Africans and the industrial revolution
dmschanoes at earthlink.net
Thu Sep 4 06:43:24 MDT 2003
Just a brief note on the interesting article by Professor Inikori on slavery
and the development process in English history:
Prof Inikori telescopes three, although he claims two, centuries of
development into a single block of time with sections delineated not so much
by the rate of growth but by the absolute values, and these absolute values
are not related in his paper to the actual changes in the economy.
For example in discussing the growth of multilateral Atlantic commerce, he
reports growth for a period of 300 years, broken into rather unusual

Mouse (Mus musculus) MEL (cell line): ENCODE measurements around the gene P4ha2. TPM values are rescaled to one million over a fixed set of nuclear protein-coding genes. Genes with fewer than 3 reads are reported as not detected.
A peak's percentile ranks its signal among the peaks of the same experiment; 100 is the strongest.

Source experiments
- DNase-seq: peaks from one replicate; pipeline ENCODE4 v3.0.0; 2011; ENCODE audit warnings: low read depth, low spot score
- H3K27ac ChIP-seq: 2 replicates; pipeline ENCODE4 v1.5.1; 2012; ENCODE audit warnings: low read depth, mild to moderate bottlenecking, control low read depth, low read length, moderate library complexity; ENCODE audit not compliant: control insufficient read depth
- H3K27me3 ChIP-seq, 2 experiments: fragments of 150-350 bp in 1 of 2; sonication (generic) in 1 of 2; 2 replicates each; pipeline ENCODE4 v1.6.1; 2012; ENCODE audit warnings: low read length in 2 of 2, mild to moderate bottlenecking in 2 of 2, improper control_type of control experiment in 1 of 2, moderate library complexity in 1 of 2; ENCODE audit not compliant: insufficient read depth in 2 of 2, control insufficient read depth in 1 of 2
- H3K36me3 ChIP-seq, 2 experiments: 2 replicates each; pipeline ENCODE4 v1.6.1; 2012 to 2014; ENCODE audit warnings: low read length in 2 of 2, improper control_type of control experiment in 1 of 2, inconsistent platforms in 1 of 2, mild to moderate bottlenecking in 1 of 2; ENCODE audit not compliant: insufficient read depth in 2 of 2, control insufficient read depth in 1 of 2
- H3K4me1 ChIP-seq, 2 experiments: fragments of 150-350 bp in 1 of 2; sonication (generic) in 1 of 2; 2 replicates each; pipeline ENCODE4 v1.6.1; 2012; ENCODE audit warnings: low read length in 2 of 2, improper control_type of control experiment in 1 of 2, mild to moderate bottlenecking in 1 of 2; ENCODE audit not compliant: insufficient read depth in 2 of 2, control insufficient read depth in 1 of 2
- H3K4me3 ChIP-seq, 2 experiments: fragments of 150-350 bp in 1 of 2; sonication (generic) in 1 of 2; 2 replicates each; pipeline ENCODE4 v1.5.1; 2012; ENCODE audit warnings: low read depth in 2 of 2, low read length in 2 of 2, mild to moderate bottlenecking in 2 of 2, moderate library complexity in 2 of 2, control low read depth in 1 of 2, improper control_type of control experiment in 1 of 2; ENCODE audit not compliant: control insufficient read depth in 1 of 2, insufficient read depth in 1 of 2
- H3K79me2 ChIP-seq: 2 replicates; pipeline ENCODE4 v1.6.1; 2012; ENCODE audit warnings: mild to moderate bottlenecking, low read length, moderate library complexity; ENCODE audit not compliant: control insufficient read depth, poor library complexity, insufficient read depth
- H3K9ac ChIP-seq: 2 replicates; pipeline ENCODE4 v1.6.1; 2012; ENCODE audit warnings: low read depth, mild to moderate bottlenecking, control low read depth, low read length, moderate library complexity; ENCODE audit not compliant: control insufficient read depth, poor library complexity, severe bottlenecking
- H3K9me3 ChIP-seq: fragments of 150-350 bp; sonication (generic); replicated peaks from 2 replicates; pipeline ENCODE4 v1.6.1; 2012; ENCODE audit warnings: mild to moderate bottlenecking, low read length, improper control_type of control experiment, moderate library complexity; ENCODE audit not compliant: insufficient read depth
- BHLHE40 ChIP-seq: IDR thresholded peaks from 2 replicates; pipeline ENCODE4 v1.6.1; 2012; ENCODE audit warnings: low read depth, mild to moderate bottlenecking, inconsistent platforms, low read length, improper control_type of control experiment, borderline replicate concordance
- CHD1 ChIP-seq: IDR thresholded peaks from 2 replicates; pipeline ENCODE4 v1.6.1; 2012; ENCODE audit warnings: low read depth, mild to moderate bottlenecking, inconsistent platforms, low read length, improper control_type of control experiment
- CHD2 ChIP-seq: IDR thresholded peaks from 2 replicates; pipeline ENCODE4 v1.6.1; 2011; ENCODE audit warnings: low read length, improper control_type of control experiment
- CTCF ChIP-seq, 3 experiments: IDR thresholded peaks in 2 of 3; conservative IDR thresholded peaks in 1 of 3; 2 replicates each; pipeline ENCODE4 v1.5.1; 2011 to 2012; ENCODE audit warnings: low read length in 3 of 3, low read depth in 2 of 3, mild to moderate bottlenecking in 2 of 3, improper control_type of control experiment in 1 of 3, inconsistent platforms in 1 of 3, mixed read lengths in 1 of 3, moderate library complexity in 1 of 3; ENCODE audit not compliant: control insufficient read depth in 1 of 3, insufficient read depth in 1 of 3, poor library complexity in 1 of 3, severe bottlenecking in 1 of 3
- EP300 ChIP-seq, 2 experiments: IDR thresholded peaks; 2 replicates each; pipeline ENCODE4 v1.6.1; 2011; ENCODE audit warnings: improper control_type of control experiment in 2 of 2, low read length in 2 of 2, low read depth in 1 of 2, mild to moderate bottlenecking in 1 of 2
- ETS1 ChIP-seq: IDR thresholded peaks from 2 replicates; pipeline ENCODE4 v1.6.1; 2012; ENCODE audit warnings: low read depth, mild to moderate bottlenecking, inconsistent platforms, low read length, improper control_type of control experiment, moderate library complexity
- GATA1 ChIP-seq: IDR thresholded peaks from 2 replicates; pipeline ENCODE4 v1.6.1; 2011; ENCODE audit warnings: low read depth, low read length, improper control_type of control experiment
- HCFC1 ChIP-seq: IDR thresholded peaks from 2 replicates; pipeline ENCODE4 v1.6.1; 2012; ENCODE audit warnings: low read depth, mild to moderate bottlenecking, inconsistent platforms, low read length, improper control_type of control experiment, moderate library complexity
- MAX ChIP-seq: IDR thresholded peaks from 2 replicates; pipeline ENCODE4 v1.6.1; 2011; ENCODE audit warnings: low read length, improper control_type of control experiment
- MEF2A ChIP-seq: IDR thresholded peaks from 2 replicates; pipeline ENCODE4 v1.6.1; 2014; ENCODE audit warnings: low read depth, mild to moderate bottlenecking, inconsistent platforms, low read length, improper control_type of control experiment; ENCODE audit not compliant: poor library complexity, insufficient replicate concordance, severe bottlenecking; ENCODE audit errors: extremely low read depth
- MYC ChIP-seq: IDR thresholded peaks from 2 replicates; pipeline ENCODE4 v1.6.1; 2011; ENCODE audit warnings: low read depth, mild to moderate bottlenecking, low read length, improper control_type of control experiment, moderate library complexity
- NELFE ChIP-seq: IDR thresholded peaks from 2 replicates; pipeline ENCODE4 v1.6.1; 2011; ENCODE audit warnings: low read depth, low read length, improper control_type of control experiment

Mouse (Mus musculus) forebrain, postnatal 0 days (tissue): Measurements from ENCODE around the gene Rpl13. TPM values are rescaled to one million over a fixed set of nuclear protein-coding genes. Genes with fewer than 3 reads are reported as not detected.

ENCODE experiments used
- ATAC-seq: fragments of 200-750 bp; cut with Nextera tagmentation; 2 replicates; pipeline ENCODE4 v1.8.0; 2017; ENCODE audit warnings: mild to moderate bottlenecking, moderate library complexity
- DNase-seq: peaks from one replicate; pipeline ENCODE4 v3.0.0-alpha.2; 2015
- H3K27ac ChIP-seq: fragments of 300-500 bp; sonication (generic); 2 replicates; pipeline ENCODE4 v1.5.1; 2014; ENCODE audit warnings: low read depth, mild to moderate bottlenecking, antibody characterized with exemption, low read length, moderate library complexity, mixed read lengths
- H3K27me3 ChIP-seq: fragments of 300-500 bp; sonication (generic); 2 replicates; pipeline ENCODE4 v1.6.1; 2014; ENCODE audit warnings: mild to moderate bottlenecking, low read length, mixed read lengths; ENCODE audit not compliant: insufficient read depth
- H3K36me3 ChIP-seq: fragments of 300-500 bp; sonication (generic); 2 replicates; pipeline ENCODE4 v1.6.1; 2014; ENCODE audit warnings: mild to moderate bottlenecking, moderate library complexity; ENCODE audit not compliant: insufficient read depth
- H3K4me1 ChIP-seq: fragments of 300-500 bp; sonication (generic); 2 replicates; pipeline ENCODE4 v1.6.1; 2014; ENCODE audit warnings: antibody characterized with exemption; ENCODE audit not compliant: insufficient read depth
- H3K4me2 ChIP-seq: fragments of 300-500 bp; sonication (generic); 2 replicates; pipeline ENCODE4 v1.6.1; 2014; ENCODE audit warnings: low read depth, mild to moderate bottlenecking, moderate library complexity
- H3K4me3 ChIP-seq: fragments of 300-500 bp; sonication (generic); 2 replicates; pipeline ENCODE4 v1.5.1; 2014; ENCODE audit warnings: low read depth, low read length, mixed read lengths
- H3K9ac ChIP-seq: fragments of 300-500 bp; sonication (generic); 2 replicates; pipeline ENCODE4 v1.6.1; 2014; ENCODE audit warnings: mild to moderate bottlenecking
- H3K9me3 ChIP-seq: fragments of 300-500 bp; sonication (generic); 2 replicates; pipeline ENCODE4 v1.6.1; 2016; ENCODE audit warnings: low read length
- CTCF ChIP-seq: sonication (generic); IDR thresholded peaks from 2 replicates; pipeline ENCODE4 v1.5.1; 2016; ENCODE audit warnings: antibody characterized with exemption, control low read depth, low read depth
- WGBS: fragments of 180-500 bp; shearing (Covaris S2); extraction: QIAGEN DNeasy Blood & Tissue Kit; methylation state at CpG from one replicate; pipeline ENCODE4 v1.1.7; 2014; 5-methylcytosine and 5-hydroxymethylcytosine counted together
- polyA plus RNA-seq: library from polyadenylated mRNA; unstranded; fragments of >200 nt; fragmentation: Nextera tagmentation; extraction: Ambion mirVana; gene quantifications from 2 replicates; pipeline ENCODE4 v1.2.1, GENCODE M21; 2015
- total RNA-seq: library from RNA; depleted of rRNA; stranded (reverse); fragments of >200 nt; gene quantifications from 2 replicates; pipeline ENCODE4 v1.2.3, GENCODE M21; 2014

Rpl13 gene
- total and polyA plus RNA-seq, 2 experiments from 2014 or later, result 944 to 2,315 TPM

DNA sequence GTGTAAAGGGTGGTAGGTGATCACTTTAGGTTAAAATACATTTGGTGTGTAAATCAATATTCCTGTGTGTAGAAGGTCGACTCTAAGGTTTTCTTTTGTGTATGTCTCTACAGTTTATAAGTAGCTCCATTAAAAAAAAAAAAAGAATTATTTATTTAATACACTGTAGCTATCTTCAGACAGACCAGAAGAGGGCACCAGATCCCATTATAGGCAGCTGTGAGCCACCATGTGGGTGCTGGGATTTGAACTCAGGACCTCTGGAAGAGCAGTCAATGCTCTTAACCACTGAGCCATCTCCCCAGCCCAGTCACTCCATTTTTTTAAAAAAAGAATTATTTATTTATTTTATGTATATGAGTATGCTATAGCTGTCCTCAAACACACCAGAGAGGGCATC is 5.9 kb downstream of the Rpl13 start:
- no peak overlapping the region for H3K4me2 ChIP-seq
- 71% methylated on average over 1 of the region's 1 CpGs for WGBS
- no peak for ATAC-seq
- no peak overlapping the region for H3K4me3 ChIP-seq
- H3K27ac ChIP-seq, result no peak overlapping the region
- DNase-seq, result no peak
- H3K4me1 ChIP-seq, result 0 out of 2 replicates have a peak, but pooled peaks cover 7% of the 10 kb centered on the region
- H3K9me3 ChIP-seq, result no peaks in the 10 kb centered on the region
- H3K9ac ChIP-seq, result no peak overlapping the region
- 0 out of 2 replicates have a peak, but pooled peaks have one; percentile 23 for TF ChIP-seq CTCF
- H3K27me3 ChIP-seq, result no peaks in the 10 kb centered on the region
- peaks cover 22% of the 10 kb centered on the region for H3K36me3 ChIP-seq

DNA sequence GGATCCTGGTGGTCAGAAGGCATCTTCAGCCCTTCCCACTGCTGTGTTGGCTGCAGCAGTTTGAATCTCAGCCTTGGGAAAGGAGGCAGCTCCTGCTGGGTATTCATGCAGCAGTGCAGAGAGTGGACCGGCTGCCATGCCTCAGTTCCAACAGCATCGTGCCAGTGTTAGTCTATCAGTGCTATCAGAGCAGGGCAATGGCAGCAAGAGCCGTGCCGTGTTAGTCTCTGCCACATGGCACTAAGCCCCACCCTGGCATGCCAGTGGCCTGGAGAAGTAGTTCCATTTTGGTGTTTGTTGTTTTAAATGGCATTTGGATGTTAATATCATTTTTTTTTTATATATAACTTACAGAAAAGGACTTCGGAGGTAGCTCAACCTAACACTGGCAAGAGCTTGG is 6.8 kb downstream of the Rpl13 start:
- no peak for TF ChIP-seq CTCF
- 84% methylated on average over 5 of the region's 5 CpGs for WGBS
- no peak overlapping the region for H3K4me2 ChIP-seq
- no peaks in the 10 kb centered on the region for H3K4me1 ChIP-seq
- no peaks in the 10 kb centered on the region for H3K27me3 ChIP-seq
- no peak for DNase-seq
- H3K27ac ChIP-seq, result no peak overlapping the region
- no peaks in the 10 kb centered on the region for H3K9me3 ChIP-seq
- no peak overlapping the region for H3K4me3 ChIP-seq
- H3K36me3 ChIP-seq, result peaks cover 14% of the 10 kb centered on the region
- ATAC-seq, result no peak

segments with only absolute values provided.
If you examine the annual rate of growth of this commerce, for the period
1550-1670, that value is approximately 4 percent; for 1670-1800, 9.5%; for
1800-1850, app 1.9%.
Clearly, in my opinion I hasten to add, the significance cannot be simply
in the "explosive" growth of this trade as THE engine of economic expansion,
but rather the integration of this growth into the transformations of the
world economy precipitated by primary exchange between wage-labor and
The "hothouse" or "motor" effect of this trade is not in dispute, what is in
question is its viability of the primogenitor of wage-labor capitalism due
to the growth of this commerce.
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